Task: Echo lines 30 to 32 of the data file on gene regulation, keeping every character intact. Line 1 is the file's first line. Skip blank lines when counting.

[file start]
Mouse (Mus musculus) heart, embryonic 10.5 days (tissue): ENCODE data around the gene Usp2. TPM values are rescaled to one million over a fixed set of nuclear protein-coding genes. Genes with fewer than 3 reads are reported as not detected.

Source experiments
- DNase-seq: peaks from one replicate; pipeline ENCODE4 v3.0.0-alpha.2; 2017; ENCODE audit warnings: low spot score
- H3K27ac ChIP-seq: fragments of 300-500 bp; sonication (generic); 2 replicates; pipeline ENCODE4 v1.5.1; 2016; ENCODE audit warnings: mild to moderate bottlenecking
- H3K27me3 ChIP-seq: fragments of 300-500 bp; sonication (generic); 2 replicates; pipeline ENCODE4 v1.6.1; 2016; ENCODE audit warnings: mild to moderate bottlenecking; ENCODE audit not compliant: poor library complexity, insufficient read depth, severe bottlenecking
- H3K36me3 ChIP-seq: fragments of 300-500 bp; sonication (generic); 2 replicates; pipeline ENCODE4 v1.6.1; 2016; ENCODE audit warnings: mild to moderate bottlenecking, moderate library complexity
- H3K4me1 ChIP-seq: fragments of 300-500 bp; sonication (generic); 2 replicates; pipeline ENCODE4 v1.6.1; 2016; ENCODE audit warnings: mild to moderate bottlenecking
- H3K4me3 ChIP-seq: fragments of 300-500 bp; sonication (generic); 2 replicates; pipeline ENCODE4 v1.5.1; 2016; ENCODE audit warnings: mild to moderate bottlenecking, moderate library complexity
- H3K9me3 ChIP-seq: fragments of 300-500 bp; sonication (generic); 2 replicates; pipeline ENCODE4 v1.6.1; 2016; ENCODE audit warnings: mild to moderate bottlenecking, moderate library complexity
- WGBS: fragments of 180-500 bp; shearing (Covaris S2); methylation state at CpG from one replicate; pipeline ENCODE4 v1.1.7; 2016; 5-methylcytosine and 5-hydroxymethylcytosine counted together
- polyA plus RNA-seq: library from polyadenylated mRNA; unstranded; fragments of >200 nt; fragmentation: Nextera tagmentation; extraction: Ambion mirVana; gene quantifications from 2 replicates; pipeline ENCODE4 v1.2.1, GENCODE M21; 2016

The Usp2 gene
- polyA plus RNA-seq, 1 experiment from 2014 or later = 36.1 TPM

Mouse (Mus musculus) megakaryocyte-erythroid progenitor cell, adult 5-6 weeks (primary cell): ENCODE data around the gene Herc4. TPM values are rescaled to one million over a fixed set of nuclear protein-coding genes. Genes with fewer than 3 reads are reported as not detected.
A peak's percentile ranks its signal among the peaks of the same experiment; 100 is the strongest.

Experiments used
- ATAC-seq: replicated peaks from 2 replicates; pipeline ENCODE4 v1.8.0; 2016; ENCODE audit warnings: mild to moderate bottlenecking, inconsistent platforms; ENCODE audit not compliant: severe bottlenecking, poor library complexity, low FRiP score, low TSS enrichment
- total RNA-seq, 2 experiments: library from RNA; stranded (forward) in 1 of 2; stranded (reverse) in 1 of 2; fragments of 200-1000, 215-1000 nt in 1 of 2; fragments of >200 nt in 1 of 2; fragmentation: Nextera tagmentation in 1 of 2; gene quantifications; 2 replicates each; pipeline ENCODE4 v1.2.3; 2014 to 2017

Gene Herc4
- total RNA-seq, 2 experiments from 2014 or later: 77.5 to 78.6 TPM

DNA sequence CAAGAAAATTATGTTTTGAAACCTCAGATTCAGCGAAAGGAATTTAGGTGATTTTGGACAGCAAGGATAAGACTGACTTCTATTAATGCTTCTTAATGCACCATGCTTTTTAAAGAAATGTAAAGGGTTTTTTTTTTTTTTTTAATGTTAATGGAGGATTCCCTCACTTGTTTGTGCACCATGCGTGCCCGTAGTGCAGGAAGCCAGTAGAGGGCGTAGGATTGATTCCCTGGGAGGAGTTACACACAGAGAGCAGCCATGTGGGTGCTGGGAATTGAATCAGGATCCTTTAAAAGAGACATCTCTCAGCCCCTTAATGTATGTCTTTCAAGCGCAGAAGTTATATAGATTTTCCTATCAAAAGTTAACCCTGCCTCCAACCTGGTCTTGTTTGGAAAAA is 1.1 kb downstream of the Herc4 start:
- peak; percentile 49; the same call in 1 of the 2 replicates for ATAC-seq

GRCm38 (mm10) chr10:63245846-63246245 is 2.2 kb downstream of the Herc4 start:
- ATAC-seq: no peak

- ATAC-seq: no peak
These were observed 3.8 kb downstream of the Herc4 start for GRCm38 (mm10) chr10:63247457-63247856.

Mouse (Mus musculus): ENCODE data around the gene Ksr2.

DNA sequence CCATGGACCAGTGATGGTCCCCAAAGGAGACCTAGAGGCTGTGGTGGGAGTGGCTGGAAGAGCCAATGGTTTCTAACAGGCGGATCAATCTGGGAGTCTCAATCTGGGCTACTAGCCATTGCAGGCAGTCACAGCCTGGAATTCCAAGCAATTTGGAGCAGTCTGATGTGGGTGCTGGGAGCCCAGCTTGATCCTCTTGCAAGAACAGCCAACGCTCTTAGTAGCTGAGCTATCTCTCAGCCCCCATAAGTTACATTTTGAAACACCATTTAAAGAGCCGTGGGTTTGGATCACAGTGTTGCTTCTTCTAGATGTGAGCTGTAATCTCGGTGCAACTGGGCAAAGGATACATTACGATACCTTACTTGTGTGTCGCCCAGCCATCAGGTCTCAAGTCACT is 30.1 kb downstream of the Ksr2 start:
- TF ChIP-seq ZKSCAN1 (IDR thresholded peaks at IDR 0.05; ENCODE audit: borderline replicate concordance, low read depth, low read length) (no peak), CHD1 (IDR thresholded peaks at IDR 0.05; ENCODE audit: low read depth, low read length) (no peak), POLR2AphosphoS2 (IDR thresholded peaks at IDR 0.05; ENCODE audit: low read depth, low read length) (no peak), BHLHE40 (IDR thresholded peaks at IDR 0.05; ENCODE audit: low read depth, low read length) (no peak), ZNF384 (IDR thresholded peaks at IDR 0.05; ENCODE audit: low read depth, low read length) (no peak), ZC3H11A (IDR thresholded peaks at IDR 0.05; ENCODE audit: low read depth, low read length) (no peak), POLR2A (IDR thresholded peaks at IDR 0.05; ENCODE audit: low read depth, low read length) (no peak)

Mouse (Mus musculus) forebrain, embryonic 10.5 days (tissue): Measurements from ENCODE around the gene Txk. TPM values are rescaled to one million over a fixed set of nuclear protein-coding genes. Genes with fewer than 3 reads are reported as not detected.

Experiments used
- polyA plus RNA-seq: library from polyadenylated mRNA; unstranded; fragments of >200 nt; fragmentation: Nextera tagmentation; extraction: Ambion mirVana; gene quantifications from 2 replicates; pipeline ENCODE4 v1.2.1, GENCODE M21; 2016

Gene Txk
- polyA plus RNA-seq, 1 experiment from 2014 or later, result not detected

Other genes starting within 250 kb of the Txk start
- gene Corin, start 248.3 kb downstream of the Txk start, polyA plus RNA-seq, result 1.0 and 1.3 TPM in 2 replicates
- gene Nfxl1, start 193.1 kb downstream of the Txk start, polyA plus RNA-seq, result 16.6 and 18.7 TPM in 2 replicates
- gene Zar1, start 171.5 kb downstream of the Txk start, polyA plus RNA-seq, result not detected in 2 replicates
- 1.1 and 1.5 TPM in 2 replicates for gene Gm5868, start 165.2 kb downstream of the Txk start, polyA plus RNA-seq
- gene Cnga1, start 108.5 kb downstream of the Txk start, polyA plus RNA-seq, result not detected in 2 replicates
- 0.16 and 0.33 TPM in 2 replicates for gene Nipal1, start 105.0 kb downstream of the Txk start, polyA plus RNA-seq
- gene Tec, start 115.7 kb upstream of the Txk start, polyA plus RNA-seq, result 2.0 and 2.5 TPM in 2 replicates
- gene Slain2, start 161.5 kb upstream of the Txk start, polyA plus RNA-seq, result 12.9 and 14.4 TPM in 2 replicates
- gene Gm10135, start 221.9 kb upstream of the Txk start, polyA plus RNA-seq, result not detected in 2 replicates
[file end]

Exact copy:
Mouse (Mus musculus) forebrain, embryonic 10.5 days (tissue): Measurements from ENCODE around the gene Txk. TPM values are rescaled to one million over a fixed set of nuclear protein-coding genes. Genes with fewer than 3 reads are reported as not detected.

Experiments used
- polyA plus RNA-seq: library from polyadenylated mRNA; unstranded; fragments of >200 nt; fragmentation: Nextera tagmentation; extraction: Ambion mirVana; gene quantifications from 2 replicates; pipeline ENCODE4 v1.2.1, GENCODE M21; 2016